For A Chained CPI

Marc Goldwein, policy director of the Committee for a Responsible Federal Budget, and his colleague Adam Rosenberg have written a paper making the case for the chained CPI. Because a panoply of government benefits are tied to the consumer price index, “over-indexation,” i.e., overestimating inflation and adjusting transfer payments accordingly, represents a costly error. The chained CPI essentially corrects for substitution bias:

Substitution bias occurs because the regular measure of CPI assumes consumers will buy the same basket of goods regardless of relative prices, not realizing that consumers can often soften the blow of increased relative prices by consuming more of a relatively cheaper good. …

For example, if consumers respond to the price increase for Granny Smith apples by buying more Red Delicious apples instead (lower level substitution bias – changes within categories), this is accounted for in the current CPI. But if consumers respond to the price of Granny Smith apples increasing by buying less apples altogether and purchasing more oranges instead (upper level substitution bias – changes between categories), this is not accounted for. …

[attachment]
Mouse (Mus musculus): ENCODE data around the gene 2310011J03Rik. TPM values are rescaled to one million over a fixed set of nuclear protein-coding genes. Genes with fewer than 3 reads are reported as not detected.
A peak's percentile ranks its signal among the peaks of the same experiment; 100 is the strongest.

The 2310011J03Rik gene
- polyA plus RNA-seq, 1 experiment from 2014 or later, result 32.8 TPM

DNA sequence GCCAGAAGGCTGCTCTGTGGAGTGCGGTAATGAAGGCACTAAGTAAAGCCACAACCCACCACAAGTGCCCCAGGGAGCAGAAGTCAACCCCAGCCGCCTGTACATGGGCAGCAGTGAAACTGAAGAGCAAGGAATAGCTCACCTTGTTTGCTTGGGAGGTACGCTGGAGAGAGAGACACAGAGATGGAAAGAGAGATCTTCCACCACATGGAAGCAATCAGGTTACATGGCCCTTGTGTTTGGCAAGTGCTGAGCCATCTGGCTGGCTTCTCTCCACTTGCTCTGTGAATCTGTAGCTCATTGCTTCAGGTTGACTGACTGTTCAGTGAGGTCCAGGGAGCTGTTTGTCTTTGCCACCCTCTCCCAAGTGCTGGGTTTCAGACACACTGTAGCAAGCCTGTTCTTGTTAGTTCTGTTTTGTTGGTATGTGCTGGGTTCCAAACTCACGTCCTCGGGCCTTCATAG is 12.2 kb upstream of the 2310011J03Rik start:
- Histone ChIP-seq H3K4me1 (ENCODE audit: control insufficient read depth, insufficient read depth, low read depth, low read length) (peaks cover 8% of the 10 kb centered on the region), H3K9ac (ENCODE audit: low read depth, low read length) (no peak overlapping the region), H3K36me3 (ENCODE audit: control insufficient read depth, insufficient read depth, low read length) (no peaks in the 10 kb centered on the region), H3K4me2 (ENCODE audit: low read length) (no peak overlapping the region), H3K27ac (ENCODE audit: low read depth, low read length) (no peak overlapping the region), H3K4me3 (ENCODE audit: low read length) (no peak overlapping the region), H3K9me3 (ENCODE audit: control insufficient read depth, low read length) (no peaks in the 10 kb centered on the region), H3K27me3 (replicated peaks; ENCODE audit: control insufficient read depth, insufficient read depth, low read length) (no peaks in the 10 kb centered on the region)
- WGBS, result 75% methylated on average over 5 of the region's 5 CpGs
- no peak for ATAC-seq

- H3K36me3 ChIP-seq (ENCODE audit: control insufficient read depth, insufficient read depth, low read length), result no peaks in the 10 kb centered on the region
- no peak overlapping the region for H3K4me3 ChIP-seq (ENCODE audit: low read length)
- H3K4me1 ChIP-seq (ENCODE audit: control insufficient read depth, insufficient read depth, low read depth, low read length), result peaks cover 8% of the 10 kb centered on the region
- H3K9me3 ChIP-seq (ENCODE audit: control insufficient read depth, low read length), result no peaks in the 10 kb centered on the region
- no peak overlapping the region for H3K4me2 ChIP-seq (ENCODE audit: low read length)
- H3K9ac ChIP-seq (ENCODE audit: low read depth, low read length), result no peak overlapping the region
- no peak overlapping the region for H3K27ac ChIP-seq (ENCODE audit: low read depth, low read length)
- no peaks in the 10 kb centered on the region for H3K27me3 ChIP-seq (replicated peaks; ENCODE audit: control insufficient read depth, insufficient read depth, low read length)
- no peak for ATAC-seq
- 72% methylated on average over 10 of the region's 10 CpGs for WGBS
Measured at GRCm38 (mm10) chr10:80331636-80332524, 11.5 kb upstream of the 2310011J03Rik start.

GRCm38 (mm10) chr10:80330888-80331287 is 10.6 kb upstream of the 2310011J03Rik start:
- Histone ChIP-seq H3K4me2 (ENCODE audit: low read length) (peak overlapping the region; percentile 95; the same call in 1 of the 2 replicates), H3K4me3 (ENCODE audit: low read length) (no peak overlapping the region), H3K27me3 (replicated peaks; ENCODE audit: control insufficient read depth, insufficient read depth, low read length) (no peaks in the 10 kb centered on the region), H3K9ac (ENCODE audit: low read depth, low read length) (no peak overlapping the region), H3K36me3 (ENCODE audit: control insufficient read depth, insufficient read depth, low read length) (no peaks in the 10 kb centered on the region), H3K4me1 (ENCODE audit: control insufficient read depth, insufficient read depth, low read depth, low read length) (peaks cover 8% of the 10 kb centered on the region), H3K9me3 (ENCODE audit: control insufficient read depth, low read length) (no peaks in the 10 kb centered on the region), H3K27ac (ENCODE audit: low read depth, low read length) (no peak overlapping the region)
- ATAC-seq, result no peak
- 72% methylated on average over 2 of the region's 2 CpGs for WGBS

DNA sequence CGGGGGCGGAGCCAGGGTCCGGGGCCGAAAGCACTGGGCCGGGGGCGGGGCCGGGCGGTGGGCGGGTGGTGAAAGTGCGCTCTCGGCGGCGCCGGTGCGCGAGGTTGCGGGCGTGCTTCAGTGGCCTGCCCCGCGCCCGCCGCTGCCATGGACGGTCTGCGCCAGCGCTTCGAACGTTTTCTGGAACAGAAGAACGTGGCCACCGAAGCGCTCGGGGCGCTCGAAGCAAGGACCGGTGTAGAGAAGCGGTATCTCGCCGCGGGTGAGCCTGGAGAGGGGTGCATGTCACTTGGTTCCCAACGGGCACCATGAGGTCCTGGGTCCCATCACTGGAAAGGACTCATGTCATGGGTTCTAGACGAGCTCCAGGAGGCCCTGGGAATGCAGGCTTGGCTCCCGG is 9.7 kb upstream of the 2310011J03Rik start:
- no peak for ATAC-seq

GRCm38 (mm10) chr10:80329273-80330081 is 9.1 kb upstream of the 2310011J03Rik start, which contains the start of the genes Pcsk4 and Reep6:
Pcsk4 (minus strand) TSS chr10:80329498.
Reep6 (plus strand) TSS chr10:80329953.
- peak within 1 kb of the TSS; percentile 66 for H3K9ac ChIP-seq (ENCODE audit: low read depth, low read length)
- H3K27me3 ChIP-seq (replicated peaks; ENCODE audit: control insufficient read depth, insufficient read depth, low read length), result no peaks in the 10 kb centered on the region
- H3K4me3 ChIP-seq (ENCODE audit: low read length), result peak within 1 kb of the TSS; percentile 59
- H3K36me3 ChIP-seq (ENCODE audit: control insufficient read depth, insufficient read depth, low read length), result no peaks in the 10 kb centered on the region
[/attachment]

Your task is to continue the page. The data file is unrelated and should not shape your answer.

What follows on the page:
Moving to the chained CPI would address this bias by using a superlative index which updates expenditure weights and formulas in order to address consumer response to substitution between categories.

This makes intuitive sense, and moving to the chained CPI would yield considerable savings: 

Since 2000, the chained CPI has, on average, been 0.25 to 0.3 percentage points lower per year than the standard CPI measures. Though this difference is small on average, it compounds over time; depending on which index you use, prices have either increased by 30 percent (CPI-U and CPI-W) or 26 percent (chained CPI) since 2000 (see Figure 1).  Over a longer time frame, this difference would become even more pronounced.

Moreover, Goldwein and Rosenberg suggest that this proposal could garner support from across the political spectrum. The Washington Post has just published an editorial in favor of the using the chained CPI, which hopefully means that Congress will take notice. 

Reihan Salam — Reihan Salam is executive editor of National Review and a National Review Institute Policy Fellow. He is a contributing editor at The Atlantic and National Affairs, a member of the ...

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